(42) Another precept of this knowledge is that ancient precept of Bias, construed not to any point of perfidiousness, but to caution and moderation, Et ama tanquam inimicus futurus et odi tanquam amaturus. For it utterly betrayeth all utility for men to embark themselves too far into unfortunate friendships, troublesome spleens, and childish and humorous envies or emulations.
(43) But I continue this beyond the measure of an example; led, because I would not have such knowledges, which I note as deficient, to be thought things imaginative or in the air, or an observation or two much made of, but things of bulk and mass, whereof an end is more hardly made than a beginning. It must be likewise conceived, that in these points which I mention and set down, they are far from complete tractates of them, but only as small pieces for patterns. And lastly, no man I suppose will think that I mean fortunes are not obtained without all this ado; for I know they come tumbling into some men’s laps; and a number obtain good fortunes by diligence in a plain way, little intermeddling, and keeping themselves from gross errors.
(44) But as Cicero, when he setteth down an idea of a perfect orator, doth not mean that every pleader should be such; and so likewise, when a prince or a courtier hath been described by such as have handled those subjects, the mould hath used to be made according to the perfection of the art, and not according to common practice: so I understand it, that it ought to be done in the description of a politic man, I mean politic for his own fortune.
(45) But it must be remembered all this while, that the precepts which we have set down are of that kind which may be counted and called Bonæ Artes. As for evil arts, if a man would set down for himself that principle of Machiavel, “That a man seek not to attain virtue itself, but the appearance only thereof; because the credit of virtue is a help, but the use of it is cumber:” or that other of his principles, “That he presuppose that men are not fitly to be wrought otherwise but by fear; and therefore that he seek to have every man obnoxious, low, and in straits,” which the Italians call seminar spine, to sow thorns: or that other principle, contained in the verse which Cicero citeth, Cadant amici, dummodo inimici intercidant, as the triumvirs, which sold every one to other the lives of their friends for the deaths of their enemies: or that other protestation of L. Catilina, to set on fire and trouble states, to the end to fish in droumy waters, and to unwrap their fortunes, Ego si quid in fortunis meis excitatum sit incendium, id non aqua sed ruina restinguam: or that other principle of Lysander, “That children are to be deceived with comfits, and men with oaths:” and the like evil and corrupt positions, whereof (as in all things) there are more in number than of the good: certainly with these dispensations from the laws of charity and integrity, the pressing of a man’s fortune may be more hasty and compendious.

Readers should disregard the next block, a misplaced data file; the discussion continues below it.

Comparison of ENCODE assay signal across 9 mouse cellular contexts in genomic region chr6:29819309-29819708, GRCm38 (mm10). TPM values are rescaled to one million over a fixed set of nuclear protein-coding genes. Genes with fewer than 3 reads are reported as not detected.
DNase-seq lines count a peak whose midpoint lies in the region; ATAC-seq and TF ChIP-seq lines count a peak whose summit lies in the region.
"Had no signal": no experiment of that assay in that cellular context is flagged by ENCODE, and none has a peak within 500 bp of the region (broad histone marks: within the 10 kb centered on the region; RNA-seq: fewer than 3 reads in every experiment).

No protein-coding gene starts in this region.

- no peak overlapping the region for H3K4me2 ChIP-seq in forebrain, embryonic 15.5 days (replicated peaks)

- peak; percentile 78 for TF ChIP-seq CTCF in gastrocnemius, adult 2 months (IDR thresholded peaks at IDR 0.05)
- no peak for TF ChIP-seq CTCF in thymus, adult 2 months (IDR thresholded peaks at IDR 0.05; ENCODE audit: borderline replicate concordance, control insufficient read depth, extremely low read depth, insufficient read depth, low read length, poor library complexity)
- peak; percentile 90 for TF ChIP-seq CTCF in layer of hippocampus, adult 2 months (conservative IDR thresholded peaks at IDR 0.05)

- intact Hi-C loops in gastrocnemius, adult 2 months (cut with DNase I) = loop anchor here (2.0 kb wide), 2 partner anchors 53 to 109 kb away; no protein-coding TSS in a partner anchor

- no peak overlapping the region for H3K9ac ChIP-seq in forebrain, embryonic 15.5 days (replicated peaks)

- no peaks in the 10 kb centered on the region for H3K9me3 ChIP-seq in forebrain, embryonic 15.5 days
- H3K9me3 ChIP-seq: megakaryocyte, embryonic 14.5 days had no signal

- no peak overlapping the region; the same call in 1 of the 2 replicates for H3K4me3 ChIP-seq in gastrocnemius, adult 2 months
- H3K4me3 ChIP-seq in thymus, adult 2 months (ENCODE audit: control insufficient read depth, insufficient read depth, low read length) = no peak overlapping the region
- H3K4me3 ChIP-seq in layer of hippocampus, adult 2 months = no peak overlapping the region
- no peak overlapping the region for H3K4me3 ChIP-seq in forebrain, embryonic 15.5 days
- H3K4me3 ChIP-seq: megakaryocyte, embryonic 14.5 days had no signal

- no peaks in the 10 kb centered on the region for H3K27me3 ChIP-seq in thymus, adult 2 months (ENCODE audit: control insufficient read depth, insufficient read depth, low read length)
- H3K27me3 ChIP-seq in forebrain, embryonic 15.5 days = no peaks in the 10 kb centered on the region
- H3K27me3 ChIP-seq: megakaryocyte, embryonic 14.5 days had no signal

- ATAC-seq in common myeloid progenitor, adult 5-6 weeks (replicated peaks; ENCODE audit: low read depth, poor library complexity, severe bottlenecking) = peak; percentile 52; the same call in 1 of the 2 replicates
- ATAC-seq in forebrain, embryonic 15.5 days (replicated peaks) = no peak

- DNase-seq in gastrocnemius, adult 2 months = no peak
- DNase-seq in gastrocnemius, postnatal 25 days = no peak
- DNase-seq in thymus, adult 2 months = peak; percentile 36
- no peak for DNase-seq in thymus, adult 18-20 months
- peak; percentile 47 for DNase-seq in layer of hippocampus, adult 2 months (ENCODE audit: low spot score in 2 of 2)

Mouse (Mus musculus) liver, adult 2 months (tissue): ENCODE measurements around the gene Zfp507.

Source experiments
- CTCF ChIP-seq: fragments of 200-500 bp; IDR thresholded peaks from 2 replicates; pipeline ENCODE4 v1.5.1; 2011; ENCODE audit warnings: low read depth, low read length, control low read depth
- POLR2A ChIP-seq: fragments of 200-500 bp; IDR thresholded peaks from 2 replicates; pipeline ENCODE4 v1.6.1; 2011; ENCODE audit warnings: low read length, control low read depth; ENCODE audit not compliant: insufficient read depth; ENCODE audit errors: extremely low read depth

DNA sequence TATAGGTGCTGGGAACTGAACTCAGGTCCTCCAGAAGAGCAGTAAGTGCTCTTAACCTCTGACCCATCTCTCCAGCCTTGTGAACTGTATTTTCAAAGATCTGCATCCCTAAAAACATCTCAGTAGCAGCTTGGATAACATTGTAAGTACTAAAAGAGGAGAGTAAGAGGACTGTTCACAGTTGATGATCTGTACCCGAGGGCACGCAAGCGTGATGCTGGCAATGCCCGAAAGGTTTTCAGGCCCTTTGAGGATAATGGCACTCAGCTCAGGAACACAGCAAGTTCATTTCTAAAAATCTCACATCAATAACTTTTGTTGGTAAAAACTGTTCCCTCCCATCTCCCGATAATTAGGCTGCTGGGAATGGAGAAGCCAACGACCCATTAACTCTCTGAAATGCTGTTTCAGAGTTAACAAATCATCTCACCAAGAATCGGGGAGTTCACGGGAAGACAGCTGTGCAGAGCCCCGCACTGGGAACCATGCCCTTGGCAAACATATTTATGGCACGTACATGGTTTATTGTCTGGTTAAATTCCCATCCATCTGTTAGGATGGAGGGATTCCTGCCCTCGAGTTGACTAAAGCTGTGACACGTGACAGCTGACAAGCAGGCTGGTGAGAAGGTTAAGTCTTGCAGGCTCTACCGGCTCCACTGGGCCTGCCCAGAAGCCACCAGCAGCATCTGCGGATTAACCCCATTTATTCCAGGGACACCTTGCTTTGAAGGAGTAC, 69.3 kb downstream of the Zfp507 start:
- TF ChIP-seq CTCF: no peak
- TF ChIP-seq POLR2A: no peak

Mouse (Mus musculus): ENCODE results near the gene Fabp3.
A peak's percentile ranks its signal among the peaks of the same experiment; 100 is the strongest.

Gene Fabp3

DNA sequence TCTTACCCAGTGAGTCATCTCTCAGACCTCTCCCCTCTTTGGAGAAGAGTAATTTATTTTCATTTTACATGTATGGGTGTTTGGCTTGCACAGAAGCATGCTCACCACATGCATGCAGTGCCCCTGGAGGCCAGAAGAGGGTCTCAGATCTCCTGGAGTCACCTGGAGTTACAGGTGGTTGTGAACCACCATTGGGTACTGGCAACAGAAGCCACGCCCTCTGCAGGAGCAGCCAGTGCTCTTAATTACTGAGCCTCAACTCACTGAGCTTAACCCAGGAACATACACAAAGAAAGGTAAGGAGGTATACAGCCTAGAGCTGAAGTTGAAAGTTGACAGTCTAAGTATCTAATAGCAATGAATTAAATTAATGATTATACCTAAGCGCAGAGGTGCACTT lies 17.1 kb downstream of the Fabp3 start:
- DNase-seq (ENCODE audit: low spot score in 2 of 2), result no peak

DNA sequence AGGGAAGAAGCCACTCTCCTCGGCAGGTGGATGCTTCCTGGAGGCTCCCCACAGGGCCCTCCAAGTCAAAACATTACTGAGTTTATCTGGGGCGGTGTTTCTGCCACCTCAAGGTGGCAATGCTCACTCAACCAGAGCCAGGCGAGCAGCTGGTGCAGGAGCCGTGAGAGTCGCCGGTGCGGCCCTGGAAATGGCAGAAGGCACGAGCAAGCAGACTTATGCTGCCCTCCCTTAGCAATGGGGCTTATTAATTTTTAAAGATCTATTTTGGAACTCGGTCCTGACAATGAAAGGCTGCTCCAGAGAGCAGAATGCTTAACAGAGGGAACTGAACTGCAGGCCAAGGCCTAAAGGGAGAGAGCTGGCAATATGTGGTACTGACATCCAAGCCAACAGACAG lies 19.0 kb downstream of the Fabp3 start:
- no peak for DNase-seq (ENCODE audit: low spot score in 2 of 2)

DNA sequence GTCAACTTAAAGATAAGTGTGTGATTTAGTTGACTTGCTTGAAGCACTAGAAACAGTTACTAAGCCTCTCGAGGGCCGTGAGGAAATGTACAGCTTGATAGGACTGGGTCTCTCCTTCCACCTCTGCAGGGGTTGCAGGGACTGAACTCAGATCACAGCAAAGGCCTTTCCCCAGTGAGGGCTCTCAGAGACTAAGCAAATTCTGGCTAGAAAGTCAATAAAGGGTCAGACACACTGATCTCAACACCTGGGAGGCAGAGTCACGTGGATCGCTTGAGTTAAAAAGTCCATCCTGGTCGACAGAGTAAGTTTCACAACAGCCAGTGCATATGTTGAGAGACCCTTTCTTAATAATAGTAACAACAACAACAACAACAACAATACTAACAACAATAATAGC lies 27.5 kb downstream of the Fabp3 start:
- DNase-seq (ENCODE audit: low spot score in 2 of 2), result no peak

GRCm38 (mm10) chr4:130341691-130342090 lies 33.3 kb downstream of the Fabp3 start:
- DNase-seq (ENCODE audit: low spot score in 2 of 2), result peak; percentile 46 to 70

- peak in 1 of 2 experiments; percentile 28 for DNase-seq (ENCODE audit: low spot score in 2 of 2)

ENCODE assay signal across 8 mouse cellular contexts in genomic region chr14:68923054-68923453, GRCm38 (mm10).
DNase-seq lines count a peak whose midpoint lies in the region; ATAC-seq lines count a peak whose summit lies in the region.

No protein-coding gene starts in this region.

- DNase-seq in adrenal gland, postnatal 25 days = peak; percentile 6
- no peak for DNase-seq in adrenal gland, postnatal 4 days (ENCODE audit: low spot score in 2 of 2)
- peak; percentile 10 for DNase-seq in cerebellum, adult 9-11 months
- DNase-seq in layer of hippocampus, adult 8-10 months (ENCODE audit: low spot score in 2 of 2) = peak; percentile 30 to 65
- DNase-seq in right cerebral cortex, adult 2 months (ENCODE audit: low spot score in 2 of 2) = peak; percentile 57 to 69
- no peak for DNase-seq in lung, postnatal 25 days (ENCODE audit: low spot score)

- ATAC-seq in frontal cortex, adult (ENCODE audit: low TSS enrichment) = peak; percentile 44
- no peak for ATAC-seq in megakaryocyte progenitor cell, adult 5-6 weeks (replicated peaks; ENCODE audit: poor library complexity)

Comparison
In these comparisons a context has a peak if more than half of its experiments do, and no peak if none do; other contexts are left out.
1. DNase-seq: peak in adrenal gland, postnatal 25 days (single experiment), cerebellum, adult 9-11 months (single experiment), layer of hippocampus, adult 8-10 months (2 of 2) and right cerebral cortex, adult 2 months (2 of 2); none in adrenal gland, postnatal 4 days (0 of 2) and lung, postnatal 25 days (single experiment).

But it is in life as it is in ways, the shortest way is commonly the foulest, and surely the fairer way is not much about.
(46) But men, if they be in their own power, and do bear and sustain themselves, and be not carried away with a whirlwind or tempest of ambition, ought in the pursuit of their own fortune to set before their eyes not only that general map of the world, “That all things are vanity and vexation of spirit,” but many other more particular cards and directions: chiefly that, that being without well-being is a curse, and the greater being the greater curse; and that all virtue is most rewarded and all wickedness most punished in itself: according as the poet saith excellently:
“Quæ vobis, quæ digna, viri pro laudibus istis Præmia posse rear solvi? pulcherrima primum
Dii moresque dabunt vestri.”
And so of the contrary. And secondly they ought to look up to the Eternal Providence and Divine Judgment, which often subverteth the wisdom of evil plots and imaginations, according to that scripture, “He hath conceived mischief, and shall bring forth a vain thing.” And although men should refrain themselves from injury and evil arts, yet this incessant and Sabbathless pursuit of a man’s fortune leaveth not tribute which we owe to God of our time; who (we see) demandeth a tenth of our substance, and a seventh, which is more strict, of our time: and it is to small purpose to have an erected face towards heaven, and a perpetual grovelling spirit upon earth, eating dust as doth the serpent, Atque affigit humo divinæ particulam auræ.
And if any man flatter himself that he will employ his fortune well, though he should obtain it ill, as was said concerning Augustus Cæsar, and after of Septimius Severus, “That either they should never have been born, or else they should never have died,” they did so much mischief in the pursuit and ascent of their greatness, and so much good when they were established; yet these compensations and satisfactions are good to be used, but never good to be purposed. And lastly, it is not amiss for men, in their race towards their fortune, to cool themselves a little with that conceit which is elegantly expressed by the Emperor Charles V., in his instructions to the king his son, “That fortune hath somewhat of the nature of a woman, that if she he too much wooed she is the farther off.” But this last is but a remedy for those whose tastes are corrupted: let men rather build upon that foundation which is as a corner-stone of divinity and philosophy, wherein they join close, namely that same Primum quærite. For divinity saith, Primum quærite regnum Dei, et ista omnia adjicientur vobis: and philosophy saith, Primum quærite bona animi; cætera aut aderunt, aut non oberunt. And although the human foundation hath somewhat of the sands, as we see in M. Brutus, when he broke forth into that speech,